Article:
True to the Old Flag

G.A. Henty
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What would you say to a historical novel filled with action and adventure? What would you say to a book written with boys in mind by an author famous for his morally strong and upright heroes? What would you say to a book that gives the “other side” of the story?

Well, I would say – “sounds wonderful; bring it on!”

And this book, True to the Old Flag: A Tale of the American War for Independence, by G. A. Henty fulfills all these descriptions. His book is filled with action and adventure, from pre-Revolution events to post-Revolution occurrences. The book is definitely written with boys as the implied audience; and yes, his main character is morally strong, upright and virtuous. Further, this book is written from a loyalist viewpoint; his main character is Harold Wilson, the only child in a family of loyalists living in New England during the Revolution. Wilson serves under British officers fighting the fight as only the British can.

George Alfred Henty (1832-1902), a novelist and “special correspondent”, was an avid imperialist – he felt that Britain’s conquering of the world was a great goal. Henty wrote this novel in 1885 in the heyday of Queen Victoria’s empire building. The ideal of British imperialism permeates True to the Old Flag. Snippets of the author’s British prejudice do creep in such as:

…it is probably that these terms (of compromise) might have been accepted (by Colonists wavering between loyalty to England and independence) had it not been for the intervention of France. That power had all along encouraged the rebellion. She had smarted under the loss of Canada, … she was glad to assist in any movement which could operate to the disadvantage of this (England) country. (pg 261)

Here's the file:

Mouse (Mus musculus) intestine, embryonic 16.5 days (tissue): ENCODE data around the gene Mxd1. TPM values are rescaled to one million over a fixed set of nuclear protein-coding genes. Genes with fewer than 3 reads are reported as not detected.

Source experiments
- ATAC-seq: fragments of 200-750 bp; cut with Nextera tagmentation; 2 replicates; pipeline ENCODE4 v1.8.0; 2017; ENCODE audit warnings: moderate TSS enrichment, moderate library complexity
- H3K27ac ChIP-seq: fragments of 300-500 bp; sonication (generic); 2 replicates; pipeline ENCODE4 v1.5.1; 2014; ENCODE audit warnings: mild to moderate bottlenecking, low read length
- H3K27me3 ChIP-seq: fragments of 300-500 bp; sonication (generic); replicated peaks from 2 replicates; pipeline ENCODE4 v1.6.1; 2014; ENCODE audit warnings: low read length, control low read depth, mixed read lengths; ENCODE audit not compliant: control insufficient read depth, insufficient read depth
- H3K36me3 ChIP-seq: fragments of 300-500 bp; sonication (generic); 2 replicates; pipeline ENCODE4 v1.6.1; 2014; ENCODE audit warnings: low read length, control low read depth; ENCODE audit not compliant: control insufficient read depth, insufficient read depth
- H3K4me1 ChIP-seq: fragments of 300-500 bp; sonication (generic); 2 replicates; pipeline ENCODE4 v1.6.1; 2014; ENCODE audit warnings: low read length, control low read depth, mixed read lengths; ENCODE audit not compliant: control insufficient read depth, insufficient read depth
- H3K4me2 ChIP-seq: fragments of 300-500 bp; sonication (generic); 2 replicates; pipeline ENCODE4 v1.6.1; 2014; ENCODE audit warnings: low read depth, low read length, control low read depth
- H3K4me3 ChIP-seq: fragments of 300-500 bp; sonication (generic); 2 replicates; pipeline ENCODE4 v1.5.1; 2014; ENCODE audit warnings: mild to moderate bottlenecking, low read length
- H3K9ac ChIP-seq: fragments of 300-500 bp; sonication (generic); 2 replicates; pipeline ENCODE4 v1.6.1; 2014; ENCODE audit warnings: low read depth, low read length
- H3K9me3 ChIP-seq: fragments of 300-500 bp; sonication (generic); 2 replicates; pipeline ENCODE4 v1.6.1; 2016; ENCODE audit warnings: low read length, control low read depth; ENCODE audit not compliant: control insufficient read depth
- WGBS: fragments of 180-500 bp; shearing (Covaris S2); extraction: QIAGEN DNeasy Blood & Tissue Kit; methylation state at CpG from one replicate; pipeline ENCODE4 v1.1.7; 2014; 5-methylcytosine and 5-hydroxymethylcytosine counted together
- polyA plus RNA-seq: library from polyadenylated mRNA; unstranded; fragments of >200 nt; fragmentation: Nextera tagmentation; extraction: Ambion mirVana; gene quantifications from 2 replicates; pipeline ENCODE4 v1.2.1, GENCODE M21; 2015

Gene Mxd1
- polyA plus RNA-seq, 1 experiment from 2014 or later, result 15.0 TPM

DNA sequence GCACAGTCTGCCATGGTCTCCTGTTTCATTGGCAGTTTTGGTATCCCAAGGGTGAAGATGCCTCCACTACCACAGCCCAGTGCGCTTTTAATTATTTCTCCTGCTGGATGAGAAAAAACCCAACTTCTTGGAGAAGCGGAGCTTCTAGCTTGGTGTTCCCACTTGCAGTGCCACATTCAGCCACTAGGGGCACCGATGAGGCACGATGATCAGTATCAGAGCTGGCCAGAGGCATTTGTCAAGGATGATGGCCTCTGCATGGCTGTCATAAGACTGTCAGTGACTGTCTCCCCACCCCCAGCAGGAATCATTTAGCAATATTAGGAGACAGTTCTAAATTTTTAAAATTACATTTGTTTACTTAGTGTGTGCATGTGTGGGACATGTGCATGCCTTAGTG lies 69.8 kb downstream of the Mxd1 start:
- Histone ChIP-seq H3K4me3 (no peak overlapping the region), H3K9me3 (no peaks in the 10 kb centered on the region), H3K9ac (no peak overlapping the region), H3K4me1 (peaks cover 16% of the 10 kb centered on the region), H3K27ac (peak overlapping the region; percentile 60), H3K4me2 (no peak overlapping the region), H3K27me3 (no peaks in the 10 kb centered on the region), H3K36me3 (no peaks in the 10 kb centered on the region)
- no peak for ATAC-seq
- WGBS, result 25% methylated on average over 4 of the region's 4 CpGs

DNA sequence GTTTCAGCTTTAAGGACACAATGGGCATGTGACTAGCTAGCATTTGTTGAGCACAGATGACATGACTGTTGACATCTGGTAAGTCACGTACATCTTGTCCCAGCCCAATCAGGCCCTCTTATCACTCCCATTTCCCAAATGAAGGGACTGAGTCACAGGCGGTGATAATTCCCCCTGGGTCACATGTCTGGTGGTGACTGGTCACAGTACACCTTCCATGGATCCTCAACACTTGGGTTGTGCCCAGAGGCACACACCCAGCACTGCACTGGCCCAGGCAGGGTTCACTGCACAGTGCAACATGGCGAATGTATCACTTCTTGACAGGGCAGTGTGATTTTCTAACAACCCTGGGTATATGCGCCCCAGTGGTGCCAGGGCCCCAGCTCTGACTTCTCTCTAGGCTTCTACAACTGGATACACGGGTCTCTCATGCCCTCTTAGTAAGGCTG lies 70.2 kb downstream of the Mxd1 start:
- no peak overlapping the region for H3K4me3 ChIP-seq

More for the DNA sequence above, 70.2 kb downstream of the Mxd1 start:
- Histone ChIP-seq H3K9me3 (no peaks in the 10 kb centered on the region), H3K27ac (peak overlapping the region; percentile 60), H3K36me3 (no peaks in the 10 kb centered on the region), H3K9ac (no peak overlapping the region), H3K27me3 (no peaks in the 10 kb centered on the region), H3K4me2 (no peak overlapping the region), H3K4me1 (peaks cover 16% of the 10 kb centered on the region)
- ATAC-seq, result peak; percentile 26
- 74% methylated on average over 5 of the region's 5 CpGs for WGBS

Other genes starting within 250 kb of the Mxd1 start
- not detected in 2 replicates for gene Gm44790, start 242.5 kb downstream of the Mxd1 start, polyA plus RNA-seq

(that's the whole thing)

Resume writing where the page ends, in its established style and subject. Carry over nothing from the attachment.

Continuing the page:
We first meet Harold Wilson when he is visiting his maternal relatives out “west” in the wilderness of 1774 Michigan. Here the first thing Wilson does is save a young cousin from capture by some Indians; an act of bravery and intelligence that wins the heart of his young cousin and the gratitude of his aunt and uncle.

When the war starts a couple of years later, Wilson can only fight on the British side. His family members (his father is from England and his mother, although born in America, accepts her husband’s ideals) are loyalists and still have many ties to England. Wilson, now a young man of 18, goes off to fight with Howe, Clinton and Cornwallis.

Wilson sees it all and throughout the novel helps the reader see the major battle-fronts. From Lexington and Bunker Hill to Trenton and Saratoga; from Savannah to Cowpens and Guildford Court House the history is told through the eyes and ears of the young hero. The reader crawls through enemy lines with Wilson, spends time in an American prison with Wilson and goes to England with the now-defeated Wilson.

This is a great book for a living history study of the Revolution from an out of the ordinary point of view. The reader needs to remember that this book was written in 1885 when prejudices and bigotry were still prevalent – some of the descriptions of the African-Americans, Native Americans and others would not be allowed in a book written today. Another small quibble is that the author occasionally loses the story in his desire to describe the battles; the voice becomes that of an outsider rather than Wilson, and the book turns a bit textbook-ish at these points.

This book is definitely a great read for 4th-8th grade readers wanting to know a bit more about the American Revolution and how some Americans could take up the old flag against the new.

Some prejudicial/bigoted remarks about African-Americans, Native Americans and others; also the author occasionally loses his "narrator" voice and becomes text-bookish with his descriptions of the battles.

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